Is Bigger Better?

 | Oct 09, 2012 | 3:00 PM EDT
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While suffering through a relatively quiet market day Monday, I decided to test an idea. I wrote in Columnist Conversation about what happens when large beneficial owners of a company increase their stake. I found that 75% of the time, the stocks rose by an average of 37% between the purchase date and last Friday's close. The losers averaged a loss of 17% for a net gain of more than 23% per target company. This test needs more work, but the initial results are interesting.

The list of companies meeting the conditions interests me. Some are being accumulated by activist funds or potential strategic partners and they could see deals or a restructure in the future. It's an interesting list of potential trading or investing ideas that could outperform, regardless of market direction.

One such company is Wausau Paper (WPP). Activist investor Starboard Value has been a consistent buyer of the paper and packaging company's stock. In the past few months, the fund has increased its stake to more than 6 million shares, or just over 13% of the company. Starboard wants Wausau to break itself up and sell off the pieces, or just sell the whole company outright. Wausau has made changes in the past year by selling some business lines and selling off its timber holdings. In February, it struck a deal allowing Starboard to nominate two directors to the board.

The company has two main businesses: The tissue segment, which makes products for washrooms in what they call the "away from home" markets, and the technical division, which makes paper products for the food, coated and liner, and industrial markets. Management says it has a solid strategy for growth and increasing shareholder value. It expects to grow the tissue segment of the business over the next few years and improve the margins of that business. The company currently has about 8% of the market for public washroom towels, tissues and soap dispensers and believes it can increase that share by expanding premium and green offerings. If it hits these growth targets, this stock could easily double over the next few years. But if Starboard Value gets its way, the stock could double much faster through asset sales or an outright sale of the whole company.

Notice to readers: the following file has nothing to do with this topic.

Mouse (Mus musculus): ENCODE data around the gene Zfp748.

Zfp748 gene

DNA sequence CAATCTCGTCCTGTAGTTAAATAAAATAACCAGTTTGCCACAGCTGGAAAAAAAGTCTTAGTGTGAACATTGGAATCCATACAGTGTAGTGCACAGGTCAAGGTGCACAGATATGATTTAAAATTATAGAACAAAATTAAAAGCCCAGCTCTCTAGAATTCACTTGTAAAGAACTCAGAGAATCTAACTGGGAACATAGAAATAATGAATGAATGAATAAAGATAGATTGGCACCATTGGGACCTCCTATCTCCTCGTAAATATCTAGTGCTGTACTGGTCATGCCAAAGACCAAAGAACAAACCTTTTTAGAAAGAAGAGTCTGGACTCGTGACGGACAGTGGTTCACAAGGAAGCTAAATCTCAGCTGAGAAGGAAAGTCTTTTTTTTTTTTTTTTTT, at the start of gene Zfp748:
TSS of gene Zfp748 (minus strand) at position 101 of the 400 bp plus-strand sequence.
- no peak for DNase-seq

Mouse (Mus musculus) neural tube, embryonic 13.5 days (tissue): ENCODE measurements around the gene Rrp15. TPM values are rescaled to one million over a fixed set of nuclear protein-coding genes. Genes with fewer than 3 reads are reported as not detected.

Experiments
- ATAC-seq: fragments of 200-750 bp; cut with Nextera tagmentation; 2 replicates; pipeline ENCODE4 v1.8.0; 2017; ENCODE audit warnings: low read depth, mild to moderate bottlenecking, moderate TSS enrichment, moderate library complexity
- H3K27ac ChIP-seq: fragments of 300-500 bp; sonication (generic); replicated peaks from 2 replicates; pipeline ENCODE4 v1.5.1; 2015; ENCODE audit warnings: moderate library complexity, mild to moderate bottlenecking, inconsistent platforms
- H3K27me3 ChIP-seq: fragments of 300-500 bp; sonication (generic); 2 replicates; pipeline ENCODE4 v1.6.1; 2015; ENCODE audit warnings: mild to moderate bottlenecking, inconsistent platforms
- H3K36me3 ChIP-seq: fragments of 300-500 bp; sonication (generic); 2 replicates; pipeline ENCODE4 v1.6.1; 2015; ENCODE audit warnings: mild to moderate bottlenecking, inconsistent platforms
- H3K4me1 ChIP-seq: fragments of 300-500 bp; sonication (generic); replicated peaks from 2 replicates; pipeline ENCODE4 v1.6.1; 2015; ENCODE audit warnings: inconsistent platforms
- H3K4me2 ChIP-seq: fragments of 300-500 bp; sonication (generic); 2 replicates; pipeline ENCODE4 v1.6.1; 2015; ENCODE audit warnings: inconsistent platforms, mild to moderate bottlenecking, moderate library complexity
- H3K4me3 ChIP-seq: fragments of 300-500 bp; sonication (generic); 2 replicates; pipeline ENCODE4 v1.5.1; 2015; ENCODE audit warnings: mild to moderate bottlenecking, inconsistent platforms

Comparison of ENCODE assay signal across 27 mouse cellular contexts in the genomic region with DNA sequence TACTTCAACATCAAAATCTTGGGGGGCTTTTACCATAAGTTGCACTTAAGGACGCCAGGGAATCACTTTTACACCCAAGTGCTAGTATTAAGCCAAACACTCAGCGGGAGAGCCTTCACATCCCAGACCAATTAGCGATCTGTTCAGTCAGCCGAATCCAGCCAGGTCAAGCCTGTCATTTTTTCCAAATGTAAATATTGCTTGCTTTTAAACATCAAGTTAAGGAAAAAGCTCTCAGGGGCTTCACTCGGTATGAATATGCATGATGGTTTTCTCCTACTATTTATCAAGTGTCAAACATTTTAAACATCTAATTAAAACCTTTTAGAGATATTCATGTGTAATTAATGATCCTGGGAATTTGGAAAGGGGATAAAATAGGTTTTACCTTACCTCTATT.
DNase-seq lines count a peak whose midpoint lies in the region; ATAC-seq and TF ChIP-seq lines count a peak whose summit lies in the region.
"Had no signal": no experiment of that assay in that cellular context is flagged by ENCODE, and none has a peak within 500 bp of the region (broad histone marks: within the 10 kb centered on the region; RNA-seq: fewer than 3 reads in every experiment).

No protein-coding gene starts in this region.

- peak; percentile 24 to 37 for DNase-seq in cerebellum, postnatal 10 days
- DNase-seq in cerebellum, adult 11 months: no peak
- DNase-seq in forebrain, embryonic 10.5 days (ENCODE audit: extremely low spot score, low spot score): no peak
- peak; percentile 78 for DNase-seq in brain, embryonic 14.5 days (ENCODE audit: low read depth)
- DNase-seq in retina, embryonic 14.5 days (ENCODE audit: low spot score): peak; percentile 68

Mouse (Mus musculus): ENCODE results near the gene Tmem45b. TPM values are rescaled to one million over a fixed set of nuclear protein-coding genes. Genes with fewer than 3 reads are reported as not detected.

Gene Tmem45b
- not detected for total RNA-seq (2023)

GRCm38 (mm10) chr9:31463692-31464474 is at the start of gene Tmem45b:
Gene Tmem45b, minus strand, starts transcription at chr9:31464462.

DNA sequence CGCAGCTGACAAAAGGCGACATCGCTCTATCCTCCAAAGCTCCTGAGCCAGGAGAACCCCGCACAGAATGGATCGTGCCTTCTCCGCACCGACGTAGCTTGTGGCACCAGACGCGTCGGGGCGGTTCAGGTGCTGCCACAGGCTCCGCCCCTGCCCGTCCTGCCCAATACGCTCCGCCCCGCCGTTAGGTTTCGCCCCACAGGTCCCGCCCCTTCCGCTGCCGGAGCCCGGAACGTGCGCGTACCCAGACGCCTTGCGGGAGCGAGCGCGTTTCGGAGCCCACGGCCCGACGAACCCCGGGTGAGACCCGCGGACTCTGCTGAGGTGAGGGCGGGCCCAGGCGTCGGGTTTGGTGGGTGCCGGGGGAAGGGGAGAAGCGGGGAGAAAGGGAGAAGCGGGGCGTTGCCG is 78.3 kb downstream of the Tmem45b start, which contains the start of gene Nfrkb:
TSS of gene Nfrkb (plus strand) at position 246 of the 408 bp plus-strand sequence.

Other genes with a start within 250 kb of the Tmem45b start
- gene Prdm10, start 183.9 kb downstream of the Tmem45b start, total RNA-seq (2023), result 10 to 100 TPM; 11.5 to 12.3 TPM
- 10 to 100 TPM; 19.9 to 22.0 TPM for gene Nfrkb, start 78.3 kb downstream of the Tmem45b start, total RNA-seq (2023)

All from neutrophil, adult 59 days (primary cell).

The once high-flying mutual fund company Janus Capital Group (JNS) struck a deal in August with Japanese financial services firm Dai-Ichi Life Insurance to help reverse their post-boom troubles. The Japanese firm is investing $2 billion in Janus and it will distribute Janus products in Japan. Dai-Ichi said it would buy as much as 20% of Janus and take a seat on the board. It has been a steady buyer of JNS shares and now owns about 14% of the company. Janus has lost share to fixed-income-oriented rivals in the fund business over the past few years, but the balance sheet is strong enough to weather the storm and eventually recover some of its glory. An outright sale would not be a shock as Janus would be a good fit for several large asset-management firms.

Noted hedge fund manager Larry Robbins of Glenview Capital has increased his ownership of Tenet Healthcare (THC) to more than 10% of the hospital company. Tenet has been in the midst of a turnaround for many years but has never gotten on track. Its latest moves include a reverse stock split, buybacks and debt-funded acquisitions. The company has done a decent job in recent months of refinancing high-cost debt and extending debt maturities to give its plans time to work. The company's moves to improve shareholder value have fallen flat. But at least one successful investor thinks this time might be the charm: I have owned a small position in the stock for several years, so I hope Robbins' bullish bet is correct.

When a big investor increases its stake in a large holding, I consider it an expression of very high conviction. Tracking these types of moves can give traders and investors a list of target stocks with a potential near-term catalyst for higher prices.

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